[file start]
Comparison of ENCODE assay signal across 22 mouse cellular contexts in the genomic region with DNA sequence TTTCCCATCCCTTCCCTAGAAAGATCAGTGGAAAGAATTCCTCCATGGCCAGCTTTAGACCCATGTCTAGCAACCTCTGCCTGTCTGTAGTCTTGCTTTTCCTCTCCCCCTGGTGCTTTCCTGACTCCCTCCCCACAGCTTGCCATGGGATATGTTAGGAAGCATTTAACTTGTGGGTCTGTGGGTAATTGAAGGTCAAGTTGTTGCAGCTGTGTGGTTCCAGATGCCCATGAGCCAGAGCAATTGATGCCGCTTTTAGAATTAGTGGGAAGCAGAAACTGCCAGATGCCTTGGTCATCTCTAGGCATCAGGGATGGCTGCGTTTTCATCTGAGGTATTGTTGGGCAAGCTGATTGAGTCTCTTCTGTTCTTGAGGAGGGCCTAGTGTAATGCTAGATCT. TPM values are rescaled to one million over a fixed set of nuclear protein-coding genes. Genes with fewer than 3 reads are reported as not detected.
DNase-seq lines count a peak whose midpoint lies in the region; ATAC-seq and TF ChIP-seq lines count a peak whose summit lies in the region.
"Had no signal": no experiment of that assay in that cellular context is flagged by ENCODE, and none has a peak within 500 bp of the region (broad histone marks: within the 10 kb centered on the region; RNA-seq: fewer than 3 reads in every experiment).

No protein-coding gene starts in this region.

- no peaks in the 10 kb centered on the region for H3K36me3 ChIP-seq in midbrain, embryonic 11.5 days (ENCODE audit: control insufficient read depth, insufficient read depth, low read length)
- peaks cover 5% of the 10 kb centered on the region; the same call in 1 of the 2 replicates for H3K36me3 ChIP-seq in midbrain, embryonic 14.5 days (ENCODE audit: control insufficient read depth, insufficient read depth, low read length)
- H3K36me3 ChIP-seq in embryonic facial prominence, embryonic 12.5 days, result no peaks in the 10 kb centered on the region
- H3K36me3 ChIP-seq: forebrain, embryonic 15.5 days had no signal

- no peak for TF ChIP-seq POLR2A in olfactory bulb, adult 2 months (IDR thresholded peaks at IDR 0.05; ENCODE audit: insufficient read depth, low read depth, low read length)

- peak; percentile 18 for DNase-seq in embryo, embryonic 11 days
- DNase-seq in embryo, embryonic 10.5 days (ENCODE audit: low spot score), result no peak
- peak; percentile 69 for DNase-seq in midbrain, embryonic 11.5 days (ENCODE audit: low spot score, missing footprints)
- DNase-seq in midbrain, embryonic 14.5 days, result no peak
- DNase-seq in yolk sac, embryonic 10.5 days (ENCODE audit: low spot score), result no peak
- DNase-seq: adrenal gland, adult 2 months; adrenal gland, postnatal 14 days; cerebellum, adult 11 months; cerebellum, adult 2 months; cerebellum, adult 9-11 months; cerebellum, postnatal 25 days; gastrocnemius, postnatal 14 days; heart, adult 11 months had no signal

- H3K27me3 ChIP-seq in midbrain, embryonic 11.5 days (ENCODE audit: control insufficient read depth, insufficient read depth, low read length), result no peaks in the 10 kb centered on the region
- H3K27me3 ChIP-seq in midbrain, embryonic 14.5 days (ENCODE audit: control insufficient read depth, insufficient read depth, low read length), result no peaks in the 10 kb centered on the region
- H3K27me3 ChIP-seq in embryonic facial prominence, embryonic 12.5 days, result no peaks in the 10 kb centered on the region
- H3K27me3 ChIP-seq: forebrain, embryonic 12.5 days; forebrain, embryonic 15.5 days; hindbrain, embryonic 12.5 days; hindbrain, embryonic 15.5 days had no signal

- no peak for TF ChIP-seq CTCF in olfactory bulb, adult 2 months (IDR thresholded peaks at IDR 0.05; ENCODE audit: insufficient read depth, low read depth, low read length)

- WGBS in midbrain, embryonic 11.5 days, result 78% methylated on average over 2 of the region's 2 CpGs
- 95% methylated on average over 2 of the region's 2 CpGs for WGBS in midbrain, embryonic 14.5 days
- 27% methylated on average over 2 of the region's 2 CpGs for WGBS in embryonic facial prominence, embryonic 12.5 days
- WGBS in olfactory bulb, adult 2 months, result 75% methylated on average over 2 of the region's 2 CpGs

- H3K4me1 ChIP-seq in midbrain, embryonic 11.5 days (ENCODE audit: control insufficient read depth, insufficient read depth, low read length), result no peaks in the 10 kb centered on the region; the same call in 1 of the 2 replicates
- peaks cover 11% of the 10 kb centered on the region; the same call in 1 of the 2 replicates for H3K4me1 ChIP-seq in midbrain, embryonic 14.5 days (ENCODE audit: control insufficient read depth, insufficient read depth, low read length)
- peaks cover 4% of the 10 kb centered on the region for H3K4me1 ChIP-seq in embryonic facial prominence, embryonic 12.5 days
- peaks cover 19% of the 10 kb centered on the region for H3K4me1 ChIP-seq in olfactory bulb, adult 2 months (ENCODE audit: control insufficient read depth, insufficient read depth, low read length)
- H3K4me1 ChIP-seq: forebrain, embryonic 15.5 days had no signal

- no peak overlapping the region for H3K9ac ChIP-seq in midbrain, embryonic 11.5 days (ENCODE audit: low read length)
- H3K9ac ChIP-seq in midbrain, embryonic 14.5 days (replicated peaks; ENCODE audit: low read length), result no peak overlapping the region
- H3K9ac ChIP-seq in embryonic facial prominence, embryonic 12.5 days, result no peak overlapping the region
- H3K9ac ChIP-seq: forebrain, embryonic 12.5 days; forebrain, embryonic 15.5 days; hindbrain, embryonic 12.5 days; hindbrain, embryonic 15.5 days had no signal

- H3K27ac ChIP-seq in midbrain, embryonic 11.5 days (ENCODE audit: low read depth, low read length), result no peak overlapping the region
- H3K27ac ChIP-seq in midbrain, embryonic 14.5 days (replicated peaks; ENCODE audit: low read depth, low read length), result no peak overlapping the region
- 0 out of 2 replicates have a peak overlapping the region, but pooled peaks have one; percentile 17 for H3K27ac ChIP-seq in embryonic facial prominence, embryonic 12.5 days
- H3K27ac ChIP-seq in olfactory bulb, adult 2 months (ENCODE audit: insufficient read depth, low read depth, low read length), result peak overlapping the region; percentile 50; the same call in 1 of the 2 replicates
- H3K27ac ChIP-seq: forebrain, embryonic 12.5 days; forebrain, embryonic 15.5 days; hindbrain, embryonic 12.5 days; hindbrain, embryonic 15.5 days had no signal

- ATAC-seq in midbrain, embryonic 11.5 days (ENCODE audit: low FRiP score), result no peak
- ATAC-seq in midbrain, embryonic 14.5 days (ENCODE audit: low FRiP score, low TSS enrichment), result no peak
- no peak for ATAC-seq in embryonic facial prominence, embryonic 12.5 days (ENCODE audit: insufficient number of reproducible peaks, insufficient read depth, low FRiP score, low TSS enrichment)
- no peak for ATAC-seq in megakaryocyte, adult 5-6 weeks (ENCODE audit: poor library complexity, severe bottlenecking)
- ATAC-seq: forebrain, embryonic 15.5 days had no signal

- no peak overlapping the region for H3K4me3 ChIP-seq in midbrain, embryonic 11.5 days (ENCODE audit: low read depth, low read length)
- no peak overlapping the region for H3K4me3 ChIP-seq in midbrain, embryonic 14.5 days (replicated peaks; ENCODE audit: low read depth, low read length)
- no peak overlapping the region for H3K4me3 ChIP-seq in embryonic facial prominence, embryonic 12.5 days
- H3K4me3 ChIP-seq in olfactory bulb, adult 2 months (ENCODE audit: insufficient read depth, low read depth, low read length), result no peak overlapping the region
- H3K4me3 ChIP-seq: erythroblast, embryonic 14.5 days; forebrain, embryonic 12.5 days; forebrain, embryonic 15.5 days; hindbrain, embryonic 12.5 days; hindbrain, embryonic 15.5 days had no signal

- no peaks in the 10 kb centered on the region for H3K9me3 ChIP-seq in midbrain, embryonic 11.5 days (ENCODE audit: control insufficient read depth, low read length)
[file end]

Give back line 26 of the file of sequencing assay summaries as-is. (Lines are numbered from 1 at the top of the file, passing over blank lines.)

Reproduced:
- peaks cover 11% of the 10 kb centered on the region; the same call in 1 of the 2 replicates for H3K4me1 ChIP-seq in midbrain, embryonic 14.5 days (ENCODE audit: control insufficient read depth, insufficient read depth, low read length)